But is lashing out during a protest is the correct way of getting your voice heard? There have been stores after stores being destroyed during protests. When it was announced that Donald Trump was elected president, during the New York protesting, there were anti-Trump protesters who beat up a Trump supporter.

Youtuber Casey Neistat’s video entitled, Scenes From Donald Trump’s Inauguration, shows those who are pro and against Donald Trump. Casey had the option of attending the inauguration but instead decided not to attend. Instead, he went to go talk to people who were not attending the inauguration. In his video, he captures the anti-Trump protests and first hand experiences of what lashing out during a protest looks like. In the second half of this video, it shows broken glass, people breaking into cars, people throwing items at each other, smoke and even one person getting pepper sprayed.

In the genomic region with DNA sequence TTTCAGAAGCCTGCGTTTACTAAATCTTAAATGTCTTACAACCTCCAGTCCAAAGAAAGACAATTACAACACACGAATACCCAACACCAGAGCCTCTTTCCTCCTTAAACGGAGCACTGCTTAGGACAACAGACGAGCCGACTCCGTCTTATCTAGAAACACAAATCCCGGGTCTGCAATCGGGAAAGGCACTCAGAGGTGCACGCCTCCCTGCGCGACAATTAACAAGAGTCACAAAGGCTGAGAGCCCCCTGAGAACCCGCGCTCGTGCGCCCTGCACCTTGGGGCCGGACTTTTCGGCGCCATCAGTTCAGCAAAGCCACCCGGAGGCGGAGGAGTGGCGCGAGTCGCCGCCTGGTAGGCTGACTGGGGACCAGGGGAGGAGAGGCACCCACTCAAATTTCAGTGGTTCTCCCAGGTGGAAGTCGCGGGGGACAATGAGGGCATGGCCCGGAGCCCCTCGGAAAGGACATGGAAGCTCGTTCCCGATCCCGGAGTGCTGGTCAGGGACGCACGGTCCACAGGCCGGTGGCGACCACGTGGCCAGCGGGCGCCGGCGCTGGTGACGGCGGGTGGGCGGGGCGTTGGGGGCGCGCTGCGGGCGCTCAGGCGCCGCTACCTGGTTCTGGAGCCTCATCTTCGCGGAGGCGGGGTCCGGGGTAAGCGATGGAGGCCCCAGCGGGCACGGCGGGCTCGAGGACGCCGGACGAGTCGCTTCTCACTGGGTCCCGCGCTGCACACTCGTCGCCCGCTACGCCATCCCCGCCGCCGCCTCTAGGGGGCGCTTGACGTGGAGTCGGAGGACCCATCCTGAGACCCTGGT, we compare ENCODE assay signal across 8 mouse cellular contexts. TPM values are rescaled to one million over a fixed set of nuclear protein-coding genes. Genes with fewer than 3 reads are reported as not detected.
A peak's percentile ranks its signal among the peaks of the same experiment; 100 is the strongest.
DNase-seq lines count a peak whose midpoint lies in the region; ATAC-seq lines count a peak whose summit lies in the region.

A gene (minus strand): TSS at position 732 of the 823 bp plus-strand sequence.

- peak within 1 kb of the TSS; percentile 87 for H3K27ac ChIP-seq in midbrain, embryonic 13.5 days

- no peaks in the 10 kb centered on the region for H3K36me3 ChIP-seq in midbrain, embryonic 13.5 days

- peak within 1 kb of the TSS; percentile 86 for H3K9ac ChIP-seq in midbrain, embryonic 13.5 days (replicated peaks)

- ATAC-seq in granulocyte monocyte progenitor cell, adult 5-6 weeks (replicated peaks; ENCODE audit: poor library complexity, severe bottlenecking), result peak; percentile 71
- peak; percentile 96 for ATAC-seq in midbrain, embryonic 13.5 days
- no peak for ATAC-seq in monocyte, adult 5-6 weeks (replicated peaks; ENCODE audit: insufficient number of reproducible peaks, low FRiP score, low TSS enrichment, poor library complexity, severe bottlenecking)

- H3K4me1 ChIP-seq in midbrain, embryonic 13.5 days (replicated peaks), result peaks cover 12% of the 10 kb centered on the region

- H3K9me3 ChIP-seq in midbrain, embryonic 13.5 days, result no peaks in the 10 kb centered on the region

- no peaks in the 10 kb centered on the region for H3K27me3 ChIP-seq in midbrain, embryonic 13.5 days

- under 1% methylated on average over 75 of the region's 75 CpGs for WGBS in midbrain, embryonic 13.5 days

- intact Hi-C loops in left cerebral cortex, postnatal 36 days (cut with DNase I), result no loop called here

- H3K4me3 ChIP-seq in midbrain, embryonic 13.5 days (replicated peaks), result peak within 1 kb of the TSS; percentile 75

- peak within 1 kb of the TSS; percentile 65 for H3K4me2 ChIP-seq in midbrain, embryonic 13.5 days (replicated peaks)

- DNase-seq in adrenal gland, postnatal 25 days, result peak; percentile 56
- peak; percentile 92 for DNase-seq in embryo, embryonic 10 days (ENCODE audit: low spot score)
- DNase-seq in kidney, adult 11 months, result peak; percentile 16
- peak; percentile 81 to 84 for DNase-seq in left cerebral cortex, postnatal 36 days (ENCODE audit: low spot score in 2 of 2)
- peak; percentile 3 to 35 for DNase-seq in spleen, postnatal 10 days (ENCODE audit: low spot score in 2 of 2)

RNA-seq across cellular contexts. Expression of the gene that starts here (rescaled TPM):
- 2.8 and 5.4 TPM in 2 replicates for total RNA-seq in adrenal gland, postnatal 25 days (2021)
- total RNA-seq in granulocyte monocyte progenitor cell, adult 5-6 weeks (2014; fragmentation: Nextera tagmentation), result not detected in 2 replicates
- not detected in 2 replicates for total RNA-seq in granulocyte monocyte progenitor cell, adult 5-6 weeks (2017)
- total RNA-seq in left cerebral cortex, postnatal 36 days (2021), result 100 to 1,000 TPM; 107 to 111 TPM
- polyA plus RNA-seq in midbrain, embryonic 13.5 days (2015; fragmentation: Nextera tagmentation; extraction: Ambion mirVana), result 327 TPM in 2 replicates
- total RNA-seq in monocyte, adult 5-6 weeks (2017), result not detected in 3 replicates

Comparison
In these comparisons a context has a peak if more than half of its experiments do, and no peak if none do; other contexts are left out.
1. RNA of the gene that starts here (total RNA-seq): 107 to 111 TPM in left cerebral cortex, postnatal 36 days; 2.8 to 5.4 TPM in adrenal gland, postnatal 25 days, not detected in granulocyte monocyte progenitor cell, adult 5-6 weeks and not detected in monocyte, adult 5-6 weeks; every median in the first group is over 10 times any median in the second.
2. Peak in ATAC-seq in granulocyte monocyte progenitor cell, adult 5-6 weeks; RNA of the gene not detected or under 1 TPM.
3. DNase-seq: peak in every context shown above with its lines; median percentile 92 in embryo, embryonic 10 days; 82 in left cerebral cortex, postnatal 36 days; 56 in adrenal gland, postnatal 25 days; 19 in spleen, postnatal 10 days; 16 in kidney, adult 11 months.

According to Gallup poll published on Feb. 13, approval ratings on Trump hit a new low last week when he hit 40 percent approval rating. Nearly 55 percent of Americans disapproved of his administration’s job thus far, with five percent being undecided. His rating has sat in the mid 40s for most of his presidency, but Gallup states his travel ban and Cabinet shake ups the reason for the recent dip. Most other polls had him in the mid 40s, with one Rasmussen Reports, had him peak at 52 percent. 

The last few Presidents started out much higher after their inauguration, as Obama, Bill Clinton and George W. Bush all began their terms near the 60 percent approval mark. Obama left around the same mark, according to most polls, with Gallup stating he came in at 59 percent.

Historically, Bush has one of best approval rating in the past 75 years, a 90 in the weeks post 9/11. Yet his disapproval rating is also the highest, 71, when he was near leaving office eight years later. Other notable highs have been Clinton 73, George. H.W. Bush 89,Reagan 68, Carter 75, Ford 71, Nixon 67, Johnson 79, Kennedy 83, Eisenhower 79, Truman 87, and Franklin D. Roosevelt 84. Trump’s highest approval rating has been 46, while Obama peaked at 69.

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New York City Resists Trump Inauguration